New York was the lone state in the nation that prohibited oral prescribing authority for optometrists. Yet, on Oct. 25, 2021, New York optometrists took home a win.
New York Gov. Kathy Hochul signed law S. 1519/A. 1921 to amend the state’s optometric scope of practice act by authorizing doctors to prescribe a formulary of oral therapeutic pharmaceutical agents for the treatment of eye diseases.
The new law takes effect on Jan. 1, 2023, and will permit certified doctors’ use of oral therapeutic pharmaceutical agents, including antibiotics, antivirals and antiglaucoma agents.
To certify for oral privileges, doctors must complete a 40-hour oral therapeutic drug course and pass an examination, unless they have graduated from an accredited college of optometry and passed board examinations on or after January 1, 2021.
“To say that this day was highly anticipated would be the understatement of a quarter-century. I am more excited about practicing today than I was on the day I received my license,” says Viola Kanevsky, OD, of New York City and New York State Optometric Association (NYSOA) President.
REACHING FOR THE STARS
Ever since New York optometrists gained topical prescribing privileges in 1995, Dr. Kanevsky and many other New York ODs have been working with NYSOA’s legislative chair and former President, Dr. Dawn Chivers, on extending the authority to include oral prescriptions, allowing them to provide patients with the level of care they had been educated and trained to give in school.
“Twenty-five years have passed: 25 years of attending orals CE, 25 years of co-managing with pediatricians and general physicians who sought my advice in prescribing oral medications for ocular conditions for their patients, 25 years of trekking to Albany and 25 years of signing letters and making phone calls to legislators,” she says.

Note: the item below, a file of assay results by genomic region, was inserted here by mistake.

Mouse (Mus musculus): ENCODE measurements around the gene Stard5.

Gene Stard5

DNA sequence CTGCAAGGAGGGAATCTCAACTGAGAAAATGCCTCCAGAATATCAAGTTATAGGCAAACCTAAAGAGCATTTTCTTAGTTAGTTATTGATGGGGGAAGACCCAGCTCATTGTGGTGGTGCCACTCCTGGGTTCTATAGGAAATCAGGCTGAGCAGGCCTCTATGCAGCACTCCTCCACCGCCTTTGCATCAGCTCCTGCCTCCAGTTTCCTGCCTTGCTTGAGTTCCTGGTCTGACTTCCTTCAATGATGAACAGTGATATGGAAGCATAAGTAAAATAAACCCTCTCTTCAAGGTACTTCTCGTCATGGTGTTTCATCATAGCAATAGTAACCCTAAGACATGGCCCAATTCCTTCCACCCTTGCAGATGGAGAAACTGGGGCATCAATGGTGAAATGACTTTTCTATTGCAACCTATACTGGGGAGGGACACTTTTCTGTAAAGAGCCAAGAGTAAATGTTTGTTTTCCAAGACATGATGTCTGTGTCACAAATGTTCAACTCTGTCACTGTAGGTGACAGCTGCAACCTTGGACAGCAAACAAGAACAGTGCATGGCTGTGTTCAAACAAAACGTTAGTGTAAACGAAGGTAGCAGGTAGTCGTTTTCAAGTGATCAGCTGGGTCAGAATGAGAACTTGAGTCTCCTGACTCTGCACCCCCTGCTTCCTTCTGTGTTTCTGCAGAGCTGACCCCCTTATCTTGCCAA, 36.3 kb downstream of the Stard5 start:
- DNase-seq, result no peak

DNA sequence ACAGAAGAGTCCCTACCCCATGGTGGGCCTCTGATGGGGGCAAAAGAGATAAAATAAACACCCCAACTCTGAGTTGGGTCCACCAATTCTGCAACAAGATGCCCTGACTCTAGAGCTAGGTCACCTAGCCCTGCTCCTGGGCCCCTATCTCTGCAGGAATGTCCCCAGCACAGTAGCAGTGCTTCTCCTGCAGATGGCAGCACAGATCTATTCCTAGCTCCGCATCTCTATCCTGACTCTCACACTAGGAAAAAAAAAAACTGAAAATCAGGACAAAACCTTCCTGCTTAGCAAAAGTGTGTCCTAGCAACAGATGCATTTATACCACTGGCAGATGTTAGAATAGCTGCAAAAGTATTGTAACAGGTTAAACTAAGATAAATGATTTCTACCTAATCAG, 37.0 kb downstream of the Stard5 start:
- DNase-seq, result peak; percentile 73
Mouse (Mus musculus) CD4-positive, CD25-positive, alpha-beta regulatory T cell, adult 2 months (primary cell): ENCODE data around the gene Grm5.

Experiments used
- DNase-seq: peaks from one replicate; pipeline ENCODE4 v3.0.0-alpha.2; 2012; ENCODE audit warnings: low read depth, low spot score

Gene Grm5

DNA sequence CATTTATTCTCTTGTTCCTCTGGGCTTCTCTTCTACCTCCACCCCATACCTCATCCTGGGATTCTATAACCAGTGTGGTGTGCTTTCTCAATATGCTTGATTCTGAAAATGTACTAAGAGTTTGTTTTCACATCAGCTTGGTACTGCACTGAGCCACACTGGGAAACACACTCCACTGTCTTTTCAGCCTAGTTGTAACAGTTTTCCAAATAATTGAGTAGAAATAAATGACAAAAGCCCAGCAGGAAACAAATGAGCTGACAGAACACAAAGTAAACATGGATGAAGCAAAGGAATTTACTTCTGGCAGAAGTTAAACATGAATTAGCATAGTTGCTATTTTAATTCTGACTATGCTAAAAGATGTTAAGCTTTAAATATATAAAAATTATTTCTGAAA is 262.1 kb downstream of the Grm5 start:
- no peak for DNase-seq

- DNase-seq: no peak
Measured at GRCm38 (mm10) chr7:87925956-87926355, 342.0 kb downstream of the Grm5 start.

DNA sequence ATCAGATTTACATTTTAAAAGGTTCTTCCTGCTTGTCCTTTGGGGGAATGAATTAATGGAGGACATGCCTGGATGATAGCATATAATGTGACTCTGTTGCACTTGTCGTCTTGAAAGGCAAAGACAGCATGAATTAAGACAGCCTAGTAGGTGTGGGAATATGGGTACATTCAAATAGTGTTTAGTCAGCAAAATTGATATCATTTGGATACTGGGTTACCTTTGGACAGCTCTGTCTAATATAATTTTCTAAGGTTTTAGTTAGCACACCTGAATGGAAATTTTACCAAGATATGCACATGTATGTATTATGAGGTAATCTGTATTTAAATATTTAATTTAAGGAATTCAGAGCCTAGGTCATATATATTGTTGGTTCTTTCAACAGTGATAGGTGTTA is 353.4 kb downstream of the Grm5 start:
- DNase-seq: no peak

HOW WILL THIS IMPACT PATIENTS?
As New York ODs gain oral medication prescription authority, optometrists will be able to save their patients time and money by attending to more of their ocular health needs in one visit. “Optometrists throughout the nation have been safely prescribing these medications to patients for decades, while in New York, patients would come into our offices seeking the care we were well trained to provide and instead were being referred on for multiple unnecessary and expensive appointments,” Dr. Kanevsky says.
It’s a win-win situation for both the doctor and the patient. “Authorizing optometrists to prescribe oral medications alleviates stress on our health care system, reduces costs and, most crucially, increases access to timely eye care services for all New Yorkers,” she says.
“We’re so appreciative of the leadership and dedication of Assemblymember Amy Paulin in the passage of this bill. My heartfelt congratulations and thanks go out to the NYSOA, SUNY Optometry, Dawn Chivers, OD, the head of our legislative committee and all the doctors who fought so hard for our patients.” “The work of creating excellent coursework and accompanying testing is now being done by the NYSOA in conjunction with our brilliant colleagues as SUNY Optometry under the capable supervision of Richard Madonna, OD,” Dr. Kanevsky says.
“Having worked on this legislation for 15 years, I am thrilled that New York State optometrists will be able to treat our patients the way they deserve to be treated, consistent with the standard of care set across the rest of the country. Thank you to the NYS Legislature and Gov. Hochul for your faith in the practice of optometry. This could not have happened without the efforts of the incredible State University of New York College of Optometry and the relentless grassroots efforts of hundreds of optometrists across the state,” says Dr. Chivers.